Read. And then consult Mr Thomson. A really great combined rig awaits you.
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Old 09-21-2016, 11:05 AM   #7
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If you acquired a 5500 lbs trailer

You would be over weight. You have to add weight of passengers, cargo, food, drinks and mandolin.

Most trailers have a " master " bed, with the second bed being smaller than a normal double bed.

For a variety of reasons, two couples in the same trailer is pushing it.

One person breathes and/or sweats out about a gallon a night. It can get kinda soggy with too many people in a camper.

There are ways to get around most of the issues.

I disagree that weight is a matter less item. Matters include braking, transmission, power, and safety. Opinions vary, and granted, I am not THEE expert or an engineer. Just someone who notices a difference in braking while towing.
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Old 09-21-2016, 11:20 AM   #8
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I have NO DESIRE

To enter into, or start another argument.

But I think that people should hear from both sides. To the original poster…read some of the too many previous arguments
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Old 09-21-2016, 11:21 AM   #9
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Model that sleeps 4 adults under 5500 lbs or so

Both sides of an argument assuming a flat earth aren't any more valid than the other.
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Old 09-21-2016, 11:56 AM   #10
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An argument with an insurance company can feel very one sided.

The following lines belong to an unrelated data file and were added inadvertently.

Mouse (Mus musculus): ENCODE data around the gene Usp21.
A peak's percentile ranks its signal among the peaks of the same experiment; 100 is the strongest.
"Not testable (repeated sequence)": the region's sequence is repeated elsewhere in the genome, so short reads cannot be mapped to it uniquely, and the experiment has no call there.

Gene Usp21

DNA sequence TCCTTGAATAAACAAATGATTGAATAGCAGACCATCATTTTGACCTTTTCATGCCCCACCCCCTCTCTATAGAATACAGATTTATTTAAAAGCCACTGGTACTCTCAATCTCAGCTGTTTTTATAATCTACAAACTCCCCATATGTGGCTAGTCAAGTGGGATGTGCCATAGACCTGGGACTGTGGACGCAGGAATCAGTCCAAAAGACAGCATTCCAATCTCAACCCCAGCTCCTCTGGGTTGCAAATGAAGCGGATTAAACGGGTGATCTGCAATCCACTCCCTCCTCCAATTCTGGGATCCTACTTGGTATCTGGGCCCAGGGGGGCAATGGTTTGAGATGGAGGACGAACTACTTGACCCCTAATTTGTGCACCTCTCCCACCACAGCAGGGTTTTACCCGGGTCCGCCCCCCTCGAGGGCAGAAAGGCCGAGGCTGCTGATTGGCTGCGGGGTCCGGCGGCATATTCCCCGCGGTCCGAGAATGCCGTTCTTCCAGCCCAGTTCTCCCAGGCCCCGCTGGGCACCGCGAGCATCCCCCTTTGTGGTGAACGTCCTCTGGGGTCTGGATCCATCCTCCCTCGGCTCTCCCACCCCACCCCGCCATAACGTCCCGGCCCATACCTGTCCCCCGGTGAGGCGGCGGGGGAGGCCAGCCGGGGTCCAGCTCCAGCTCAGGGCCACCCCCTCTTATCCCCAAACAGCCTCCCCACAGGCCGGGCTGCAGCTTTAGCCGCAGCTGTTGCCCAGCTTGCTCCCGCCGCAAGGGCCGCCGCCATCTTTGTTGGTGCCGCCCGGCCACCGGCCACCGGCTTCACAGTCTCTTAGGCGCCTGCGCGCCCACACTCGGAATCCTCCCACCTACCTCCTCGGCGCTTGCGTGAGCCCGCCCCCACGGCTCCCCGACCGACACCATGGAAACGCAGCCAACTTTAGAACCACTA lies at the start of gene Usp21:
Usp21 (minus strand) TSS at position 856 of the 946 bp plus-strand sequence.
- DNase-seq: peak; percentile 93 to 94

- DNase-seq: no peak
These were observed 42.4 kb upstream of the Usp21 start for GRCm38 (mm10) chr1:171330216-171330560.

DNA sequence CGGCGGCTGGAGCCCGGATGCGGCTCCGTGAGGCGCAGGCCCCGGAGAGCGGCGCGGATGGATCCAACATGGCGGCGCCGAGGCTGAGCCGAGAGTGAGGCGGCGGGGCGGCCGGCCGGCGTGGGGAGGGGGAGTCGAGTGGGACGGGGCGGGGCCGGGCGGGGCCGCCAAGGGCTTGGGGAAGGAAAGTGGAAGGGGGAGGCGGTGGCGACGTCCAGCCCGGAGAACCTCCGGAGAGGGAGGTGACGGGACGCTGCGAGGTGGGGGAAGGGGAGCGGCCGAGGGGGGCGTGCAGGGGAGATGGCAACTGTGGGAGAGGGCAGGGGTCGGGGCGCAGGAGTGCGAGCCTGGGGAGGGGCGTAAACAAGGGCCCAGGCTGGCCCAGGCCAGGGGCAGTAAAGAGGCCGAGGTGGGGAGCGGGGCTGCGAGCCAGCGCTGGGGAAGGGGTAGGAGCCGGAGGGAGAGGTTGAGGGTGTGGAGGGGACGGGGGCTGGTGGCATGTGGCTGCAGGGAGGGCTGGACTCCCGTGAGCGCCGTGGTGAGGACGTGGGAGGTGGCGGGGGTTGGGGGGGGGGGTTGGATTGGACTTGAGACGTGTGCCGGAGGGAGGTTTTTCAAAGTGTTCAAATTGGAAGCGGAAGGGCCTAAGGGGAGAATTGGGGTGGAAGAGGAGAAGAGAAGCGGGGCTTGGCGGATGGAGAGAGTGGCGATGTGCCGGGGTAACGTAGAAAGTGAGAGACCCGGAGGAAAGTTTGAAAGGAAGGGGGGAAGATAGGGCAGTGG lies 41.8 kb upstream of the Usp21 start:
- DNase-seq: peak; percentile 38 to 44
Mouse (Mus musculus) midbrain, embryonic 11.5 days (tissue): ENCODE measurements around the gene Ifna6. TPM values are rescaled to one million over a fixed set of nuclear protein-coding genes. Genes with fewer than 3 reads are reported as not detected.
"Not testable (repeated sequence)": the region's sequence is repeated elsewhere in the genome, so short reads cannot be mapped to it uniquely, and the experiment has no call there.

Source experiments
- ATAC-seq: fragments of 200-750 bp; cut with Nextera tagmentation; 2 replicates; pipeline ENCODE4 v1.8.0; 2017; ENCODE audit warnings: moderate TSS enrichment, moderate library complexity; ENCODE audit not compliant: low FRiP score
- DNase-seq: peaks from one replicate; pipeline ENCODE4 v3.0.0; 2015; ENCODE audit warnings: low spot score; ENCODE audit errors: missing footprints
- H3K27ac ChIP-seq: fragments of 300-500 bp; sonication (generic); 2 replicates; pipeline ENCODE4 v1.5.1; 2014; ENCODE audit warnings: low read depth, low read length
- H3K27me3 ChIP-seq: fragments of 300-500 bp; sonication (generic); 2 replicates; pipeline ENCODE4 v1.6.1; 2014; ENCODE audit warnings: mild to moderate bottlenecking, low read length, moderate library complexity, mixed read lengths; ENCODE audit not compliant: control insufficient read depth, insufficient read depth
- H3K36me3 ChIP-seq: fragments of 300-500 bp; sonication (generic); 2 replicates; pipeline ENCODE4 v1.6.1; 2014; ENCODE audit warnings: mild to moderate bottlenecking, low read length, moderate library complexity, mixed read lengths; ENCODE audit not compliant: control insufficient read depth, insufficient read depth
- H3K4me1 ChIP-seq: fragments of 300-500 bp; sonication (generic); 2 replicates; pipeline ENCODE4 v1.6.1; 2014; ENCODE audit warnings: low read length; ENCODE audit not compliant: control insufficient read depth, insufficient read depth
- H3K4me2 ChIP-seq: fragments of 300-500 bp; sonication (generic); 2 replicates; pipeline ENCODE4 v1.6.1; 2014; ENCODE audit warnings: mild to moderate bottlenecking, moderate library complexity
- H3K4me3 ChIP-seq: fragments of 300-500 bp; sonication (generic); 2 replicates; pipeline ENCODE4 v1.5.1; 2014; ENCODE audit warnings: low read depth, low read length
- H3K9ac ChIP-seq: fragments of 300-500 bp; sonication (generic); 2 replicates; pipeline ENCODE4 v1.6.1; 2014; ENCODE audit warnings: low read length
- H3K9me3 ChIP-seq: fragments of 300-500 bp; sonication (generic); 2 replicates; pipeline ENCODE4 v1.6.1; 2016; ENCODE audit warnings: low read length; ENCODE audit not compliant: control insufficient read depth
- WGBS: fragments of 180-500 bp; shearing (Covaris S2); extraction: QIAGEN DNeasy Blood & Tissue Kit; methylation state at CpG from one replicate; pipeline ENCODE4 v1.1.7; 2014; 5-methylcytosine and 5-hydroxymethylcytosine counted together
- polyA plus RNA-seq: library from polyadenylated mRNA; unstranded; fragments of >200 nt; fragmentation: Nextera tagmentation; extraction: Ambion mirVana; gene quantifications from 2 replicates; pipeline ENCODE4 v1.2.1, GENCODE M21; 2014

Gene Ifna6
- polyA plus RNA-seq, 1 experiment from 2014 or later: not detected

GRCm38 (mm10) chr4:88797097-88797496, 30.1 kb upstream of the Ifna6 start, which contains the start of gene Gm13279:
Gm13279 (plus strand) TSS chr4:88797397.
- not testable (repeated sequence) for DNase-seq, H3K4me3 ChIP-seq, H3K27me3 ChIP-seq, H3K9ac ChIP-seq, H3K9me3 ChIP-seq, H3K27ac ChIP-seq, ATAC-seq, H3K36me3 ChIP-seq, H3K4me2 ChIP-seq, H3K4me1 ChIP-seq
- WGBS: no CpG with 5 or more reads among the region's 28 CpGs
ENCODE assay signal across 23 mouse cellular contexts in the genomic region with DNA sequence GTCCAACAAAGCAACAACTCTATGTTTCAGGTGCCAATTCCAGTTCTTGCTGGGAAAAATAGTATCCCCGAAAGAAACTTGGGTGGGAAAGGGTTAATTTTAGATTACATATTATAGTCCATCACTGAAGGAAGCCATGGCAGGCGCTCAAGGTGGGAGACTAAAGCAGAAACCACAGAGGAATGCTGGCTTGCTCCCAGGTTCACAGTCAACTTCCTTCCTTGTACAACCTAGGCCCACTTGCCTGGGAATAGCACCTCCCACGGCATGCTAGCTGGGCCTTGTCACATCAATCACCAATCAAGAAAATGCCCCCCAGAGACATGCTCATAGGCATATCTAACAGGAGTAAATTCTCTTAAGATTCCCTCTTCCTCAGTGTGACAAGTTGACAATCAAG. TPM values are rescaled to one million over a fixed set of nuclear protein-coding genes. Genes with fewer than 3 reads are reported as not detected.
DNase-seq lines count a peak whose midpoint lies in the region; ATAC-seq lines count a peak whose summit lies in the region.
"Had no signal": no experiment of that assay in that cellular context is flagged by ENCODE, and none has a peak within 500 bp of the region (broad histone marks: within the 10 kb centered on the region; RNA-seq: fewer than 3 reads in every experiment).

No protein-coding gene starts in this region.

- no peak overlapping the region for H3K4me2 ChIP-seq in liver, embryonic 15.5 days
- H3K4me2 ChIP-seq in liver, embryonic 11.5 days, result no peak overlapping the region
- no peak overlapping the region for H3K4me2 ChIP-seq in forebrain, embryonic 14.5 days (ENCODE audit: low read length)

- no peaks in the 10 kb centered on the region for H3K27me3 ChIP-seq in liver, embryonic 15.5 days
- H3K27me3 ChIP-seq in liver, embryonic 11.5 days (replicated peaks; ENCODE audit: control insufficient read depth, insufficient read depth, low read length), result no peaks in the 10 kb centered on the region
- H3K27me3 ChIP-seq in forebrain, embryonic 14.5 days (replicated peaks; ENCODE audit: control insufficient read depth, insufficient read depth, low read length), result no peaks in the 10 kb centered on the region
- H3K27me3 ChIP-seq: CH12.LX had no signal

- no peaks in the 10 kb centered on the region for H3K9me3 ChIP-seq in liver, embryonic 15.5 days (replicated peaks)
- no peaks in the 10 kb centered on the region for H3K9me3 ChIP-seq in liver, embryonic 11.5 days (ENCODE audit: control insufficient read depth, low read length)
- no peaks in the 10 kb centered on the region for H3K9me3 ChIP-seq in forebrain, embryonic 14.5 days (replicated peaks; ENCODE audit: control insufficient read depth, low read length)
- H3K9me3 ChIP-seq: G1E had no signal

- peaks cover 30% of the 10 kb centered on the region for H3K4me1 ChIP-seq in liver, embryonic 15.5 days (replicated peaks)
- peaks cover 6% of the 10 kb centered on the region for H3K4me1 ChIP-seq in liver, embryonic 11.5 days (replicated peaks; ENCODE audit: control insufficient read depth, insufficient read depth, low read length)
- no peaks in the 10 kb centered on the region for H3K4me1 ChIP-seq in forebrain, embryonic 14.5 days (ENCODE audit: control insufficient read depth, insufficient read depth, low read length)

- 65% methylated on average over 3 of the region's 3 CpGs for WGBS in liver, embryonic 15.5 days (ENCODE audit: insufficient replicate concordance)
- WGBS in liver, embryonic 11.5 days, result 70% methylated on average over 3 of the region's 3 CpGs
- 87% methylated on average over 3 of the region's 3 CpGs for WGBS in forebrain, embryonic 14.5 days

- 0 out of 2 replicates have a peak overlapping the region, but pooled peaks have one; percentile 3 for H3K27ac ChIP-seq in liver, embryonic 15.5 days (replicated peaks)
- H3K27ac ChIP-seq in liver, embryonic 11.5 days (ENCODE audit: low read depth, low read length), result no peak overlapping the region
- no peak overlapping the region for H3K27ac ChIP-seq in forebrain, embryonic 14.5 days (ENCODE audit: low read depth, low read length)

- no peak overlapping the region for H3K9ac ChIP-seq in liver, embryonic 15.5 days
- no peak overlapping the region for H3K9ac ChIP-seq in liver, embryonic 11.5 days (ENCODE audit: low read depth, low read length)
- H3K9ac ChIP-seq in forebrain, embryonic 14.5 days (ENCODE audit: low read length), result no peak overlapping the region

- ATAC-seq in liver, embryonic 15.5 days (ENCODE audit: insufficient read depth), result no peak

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Old 09-21-2016, 12:06 PM   #11
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Useful info, Mandolin Dave. I'm beginning to figure out that TTs weren't really made for more than two. However, we prefer to travel with friends or family, and it doesn't make sense to me to have two TTs running all over the country in tandem. What to do?
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Old 09-21-2016, 12:13 PM   #12
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Thanks for responding, Slowmover, and I certainly will read what your expert has to say. I am an engineer, so understand that more data is better. However, I will challenge your generality that the LC "is not a good tow vehicle". I towed factory boats in the 3000# range for 25 years, and IMHO, there is no better vehicle for that than the LC (and, yes, I realize that is different than a TT). Besides, my wife will never agree to let go of the LC, which is her daily driver, and I'm not interested in buying a $20000-$50000 vehicle just for towing a TT around.
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Old 09-21-2016, 07:46 PM   #13
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Vintage Airstream maybe a better choice for you. I have a 62 Tradewind that weighs 3200 lbs and sleeps 4. A newer A/S the smallest one weighs 4000lbs dry and sleeps 2. Plus vintage is so cool.


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Old 09-21-2016, 07:57 PM   #14
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Hello,

I also have been searching for an Airstream with an SUV that has limited tow capacity and more importantly a VERY limited Tow Hitch Weight (This is very important).

I found this PDF from Airstream that has their tow weights going back to the beginning of time. The amount of times that I reference this is a bit overboard but the balance between the Tow Trailer (TT) and your Tow Vehicle (TV) cannot be overstated!

https://www.airstream.com/wp-content...me-Weights.pdf